Vasu Gounden, the Founder and Executive Director of ACCORD was in Burundi from the 11-14 May and again from the 16-18 May, where he had meetings with various role players, including President Nkurunziza, related to ACCORD’s ongoing post conflict reconstruction activities in Burundi.
Mr. Gounden was accompanied by Kwezi Mngqibisa, ACCORD’s Intervention Manager and Mala Roche, an intern at ACCORD, who were in Burundi as part of an ACCORD project funded by CAGE that aims to examine South Africa’s role in the peacekeeping and peace building initiatives in Burundi.
In 2006, during the time that ACCORD presented the Africa Peace Award to the Nation of Burundi, ACCORD also signed a memorandum of understanding with the government of Burundi. This agreement provided an extension of ACCORD’s work in Burundi to assist the new government to: increase their capacity to plan and implement national level policies and build capacity in areas critical to a successful post conflict period; to reinforce the capacity of the Burundi Government to develop and implement short, medium and long term strategies and implementation plan; as well as other activities identified by ACCORD and the government of Burundi.
On the evening of 14 May Mr. Gounden travelled to Rwanda, where he joined ACCORD Senior Researcher, Richard Kamidza, at a training that ACCORD co-hosted with the International Senior Lawyers Project (ISLP), based in Washington, USA. The training, which was held from 14-18 May 2007, was a trade negotiations training course. The course was attended by government officials and representatives from the private sector and civil society who are involved in trade negotiations. The training was attended by about 20 participants.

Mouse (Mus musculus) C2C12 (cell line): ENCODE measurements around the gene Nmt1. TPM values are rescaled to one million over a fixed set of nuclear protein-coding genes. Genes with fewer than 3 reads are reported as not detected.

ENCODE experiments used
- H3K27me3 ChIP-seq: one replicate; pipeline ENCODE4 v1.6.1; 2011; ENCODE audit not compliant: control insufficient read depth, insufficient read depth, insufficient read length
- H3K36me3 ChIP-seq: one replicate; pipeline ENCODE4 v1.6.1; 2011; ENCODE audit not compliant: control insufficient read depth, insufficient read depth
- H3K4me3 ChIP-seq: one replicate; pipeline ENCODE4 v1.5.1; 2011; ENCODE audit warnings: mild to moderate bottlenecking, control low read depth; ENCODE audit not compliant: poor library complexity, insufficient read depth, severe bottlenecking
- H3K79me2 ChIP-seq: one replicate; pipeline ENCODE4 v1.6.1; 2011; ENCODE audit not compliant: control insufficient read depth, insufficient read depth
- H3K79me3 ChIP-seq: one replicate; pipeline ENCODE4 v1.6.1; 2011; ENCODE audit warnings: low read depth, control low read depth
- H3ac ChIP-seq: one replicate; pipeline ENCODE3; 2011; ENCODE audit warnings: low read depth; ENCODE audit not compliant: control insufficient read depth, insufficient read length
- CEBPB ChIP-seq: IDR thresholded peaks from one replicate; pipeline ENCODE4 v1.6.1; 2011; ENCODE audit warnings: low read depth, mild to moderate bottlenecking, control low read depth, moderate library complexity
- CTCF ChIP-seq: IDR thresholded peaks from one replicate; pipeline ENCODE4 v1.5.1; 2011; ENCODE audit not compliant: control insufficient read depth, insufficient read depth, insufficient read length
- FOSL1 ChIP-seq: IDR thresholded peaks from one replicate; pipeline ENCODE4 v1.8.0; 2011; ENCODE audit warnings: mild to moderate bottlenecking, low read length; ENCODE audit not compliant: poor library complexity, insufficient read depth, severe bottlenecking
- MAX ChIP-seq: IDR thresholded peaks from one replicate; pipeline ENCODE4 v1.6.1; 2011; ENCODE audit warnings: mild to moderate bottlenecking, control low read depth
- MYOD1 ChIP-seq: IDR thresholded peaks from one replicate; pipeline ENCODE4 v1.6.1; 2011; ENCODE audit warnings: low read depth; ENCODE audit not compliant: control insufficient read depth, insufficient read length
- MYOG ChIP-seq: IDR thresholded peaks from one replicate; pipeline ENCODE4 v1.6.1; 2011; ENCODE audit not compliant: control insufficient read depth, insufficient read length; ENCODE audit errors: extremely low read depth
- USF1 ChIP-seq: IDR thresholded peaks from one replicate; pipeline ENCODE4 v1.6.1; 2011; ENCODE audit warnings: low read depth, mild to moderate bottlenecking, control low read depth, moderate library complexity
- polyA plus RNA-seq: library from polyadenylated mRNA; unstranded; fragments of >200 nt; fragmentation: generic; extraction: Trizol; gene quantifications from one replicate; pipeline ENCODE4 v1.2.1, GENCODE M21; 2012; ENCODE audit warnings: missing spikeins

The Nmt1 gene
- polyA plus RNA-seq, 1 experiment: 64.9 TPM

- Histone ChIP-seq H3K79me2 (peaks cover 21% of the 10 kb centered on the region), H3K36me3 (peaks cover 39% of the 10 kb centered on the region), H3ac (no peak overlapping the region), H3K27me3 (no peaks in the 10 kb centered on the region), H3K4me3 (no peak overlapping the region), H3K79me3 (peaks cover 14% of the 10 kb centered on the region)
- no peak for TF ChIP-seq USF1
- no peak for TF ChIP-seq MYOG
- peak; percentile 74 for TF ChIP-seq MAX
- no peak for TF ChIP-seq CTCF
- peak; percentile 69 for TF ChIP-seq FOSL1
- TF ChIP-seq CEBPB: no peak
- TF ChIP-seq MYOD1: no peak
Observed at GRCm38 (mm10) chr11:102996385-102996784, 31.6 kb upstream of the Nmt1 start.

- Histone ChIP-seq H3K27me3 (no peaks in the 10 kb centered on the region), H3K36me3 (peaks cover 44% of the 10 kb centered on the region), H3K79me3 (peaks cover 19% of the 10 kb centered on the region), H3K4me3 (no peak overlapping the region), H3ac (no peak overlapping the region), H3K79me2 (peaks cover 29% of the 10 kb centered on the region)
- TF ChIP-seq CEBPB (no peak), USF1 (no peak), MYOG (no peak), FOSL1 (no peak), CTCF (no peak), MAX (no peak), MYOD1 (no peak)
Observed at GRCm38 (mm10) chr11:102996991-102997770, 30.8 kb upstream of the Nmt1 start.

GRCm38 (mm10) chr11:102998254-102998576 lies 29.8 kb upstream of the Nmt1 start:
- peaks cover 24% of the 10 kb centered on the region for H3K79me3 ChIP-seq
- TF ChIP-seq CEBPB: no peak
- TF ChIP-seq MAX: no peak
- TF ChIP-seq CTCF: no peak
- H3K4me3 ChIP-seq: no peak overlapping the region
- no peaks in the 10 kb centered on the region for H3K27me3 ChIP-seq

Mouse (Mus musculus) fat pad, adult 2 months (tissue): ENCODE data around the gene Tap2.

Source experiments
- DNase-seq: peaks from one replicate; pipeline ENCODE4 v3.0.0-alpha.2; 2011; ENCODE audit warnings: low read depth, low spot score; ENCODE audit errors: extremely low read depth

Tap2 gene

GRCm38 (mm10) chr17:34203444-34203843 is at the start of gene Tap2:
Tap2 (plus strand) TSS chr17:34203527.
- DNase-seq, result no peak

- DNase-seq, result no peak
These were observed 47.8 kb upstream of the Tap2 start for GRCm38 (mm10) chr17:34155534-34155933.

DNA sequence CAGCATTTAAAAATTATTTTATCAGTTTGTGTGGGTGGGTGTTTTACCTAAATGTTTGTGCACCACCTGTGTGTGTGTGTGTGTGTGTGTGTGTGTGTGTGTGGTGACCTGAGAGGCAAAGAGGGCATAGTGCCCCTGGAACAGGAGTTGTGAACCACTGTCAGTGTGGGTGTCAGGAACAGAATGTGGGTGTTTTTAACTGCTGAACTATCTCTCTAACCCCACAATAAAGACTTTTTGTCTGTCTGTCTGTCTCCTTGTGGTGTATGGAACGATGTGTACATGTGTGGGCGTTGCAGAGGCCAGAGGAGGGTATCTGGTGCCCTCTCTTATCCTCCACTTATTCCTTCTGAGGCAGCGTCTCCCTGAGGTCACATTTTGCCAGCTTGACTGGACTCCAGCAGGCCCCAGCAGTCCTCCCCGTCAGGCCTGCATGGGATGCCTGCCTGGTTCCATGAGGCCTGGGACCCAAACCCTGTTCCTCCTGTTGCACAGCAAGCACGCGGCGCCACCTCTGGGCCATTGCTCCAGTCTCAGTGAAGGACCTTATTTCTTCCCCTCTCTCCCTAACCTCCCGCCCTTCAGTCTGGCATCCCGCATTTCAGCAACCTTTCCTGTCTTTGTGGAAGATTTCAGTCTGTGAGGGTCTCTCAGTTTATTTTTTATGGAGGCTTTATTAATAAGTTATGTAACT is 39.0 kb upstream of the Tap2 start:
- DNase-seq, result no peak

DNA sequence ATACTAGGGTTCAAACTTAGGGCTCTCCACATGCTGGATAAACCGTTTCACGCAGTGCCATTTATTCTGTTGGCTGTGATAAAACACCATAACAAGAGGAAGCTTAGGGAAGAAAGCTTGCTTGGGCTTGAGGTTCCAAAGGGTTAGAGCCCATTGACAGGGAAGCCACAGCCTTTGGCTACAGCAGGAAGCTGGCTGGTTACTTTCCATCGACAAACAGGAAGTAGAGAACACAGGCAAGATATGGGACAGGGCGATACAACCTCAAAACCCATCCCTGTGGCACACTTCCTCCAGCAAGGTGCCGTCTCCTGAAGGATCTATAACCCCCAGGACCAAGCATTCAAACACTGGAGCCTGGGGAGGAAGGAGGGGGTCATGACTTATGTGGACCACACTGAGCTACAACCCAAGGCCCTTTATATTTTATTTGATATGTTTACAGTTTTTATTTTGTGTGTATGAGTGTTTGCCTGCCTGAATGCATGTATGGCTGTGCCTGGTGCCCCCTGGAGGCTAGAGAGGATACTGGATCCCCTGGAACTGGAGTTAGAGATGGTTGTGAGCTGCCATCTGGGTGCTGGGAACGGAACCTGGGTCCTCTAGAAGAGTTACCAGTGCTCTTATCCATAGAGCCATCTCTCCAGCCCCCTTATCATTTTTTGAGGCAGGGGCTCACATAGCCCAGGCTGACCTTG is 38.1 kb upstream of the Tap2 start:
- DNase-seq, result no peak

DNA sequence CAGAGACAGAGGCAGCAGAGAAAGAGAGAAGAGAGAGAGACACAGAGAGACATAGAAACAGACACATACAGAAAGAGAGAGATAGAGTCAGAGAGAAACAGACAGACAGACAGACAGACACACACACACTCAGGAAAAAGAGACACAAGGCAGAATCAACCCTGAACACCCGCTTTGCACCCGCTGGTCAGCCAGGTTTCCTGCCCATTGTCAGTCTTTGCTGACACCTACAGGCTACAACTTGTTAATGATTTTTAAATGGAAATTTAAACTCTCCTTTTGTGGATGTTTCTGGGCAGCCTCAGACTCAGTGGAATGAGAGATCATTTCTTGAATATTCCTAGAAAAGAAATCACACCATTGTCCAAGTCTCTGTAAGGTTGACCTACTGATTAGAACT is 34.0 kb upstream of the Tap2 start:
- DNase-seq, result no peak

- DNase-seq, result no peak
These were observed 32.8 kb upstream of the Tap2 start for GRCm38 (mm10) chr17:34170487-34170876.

The course aimed to enhance the capacity of Rwanda to engage comparatively in international trade negotiation platforms. In this respect, the course outcomes included strengthening participants’ substantive understanding of existing international trade regimes (both multilateral and bilateral); improving interactive discussions and processes of developing negotiating positions and/or interests (both offensive and defensive) for different negotiating platforms; and sharing best practices of negotiating skills based on the many years of experience of the trainers.
The training is timely in that it coincides with the resumption of the Doha Development Agenda talks this year; the final preparation of the Economic Partnership Agreements (EPAs) in the East and Southern Africa (ESA) configuration, to which Rwanda is an active member; and other regional and bilateral trade negotiations fronts such as the American Growth and Opportunity Act (AGOA).
In early 2006 Richard Kamidza, along with Patrick Macrory from ISLP, conducted a needs assessment mission with stakeholders in Botswana, which was then followed by the first training related to this project in May 2006, which was held in collaboration with the Botswana Ministry for Trade and Industry.
The overall aim of the project is to enhance the capacity of southern African states to engage comparatively in international trade negotiation platforms.